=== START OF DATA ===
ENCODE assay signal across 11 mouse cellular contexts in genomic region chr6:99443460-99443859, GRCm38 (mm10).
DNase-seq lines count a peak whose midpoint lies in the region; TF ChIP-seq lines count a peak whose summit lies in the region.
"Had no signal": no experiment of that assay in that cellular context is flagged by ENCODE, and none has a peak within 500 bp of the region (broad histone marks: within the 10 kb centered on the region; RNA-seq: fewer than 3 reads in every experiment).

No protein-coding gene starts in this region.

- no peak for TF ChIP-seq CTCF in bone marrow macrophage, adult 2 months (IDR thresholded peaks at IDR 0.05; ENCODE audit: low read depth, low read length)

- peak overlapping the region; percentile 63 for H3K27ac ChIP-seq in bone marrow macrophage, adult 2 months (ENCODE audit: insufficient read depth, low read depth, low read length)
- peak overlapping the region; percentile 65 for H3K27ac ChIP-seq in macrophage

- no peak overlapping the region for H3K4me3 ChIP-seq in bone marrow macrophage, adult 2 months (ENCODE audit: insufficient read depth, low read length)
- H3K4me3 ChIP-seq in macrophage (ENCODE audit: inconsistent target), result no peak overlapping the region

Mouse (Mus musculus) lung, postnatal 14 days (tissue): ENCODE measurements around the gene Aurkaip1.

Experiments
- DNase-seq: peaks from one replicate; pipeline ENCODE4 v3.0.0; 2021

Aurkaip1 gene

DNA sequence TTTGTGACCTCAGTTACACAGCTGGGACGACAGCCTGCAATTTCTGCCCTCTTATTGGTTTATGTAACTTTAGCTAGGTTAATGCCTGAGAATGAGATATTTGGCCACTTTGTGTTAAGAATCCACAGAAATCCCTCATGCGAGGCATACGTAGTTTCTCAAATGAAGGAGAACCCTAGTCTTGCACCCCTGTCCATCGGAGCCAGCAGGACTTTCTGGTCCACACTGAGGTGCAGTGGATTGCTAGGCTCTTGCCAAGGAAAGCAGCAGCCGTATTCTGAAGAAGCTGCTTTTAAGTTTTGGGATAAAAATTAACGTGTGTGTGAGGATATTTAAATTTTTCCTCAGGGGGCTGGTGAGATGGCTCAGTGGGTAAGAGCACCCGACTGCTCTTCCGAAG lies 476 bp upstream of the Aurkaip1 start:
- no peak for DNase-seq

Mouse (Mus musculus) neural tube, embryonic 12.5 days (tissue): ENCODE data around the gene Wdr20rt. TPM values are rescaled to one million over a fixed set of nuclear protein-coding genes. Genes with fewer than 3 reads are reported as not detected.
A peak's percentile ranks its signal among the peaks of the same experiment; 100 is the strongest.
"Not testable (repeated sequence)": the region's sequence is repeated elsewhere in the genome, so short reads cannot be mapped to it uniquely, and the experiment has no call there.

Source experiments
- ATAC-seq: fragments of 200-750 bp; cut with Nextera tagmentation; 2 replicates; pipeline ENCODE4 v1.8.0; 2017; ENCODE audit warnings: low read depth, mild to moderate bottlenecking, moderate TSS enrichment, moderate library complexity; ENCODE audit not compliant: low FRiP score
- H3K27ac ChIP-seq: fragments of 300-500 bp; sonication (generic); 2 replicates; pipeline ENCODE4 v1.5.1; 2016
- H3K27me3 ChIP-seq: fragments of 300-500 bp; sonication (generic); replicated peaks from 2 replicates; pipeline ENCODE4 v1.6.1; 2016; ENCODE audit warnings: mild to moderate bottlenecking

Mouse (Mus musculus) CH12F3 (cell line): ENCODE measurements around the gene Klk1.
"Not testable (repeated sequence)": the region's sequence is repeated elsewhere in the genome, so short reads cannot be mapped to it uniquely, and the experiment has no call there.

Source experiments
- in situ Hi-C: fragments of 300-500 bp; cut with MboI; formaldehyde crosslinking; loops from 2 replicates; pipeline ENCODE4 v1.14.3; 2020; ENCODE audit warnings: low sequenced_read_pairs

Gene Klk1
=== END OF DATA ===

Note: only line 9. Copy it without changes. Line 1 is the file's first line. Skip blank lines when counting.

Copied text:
- H3K4me3 ChIP-seq in macrophage (ENCODE audit: inconsistent target), result no peak overlapping the region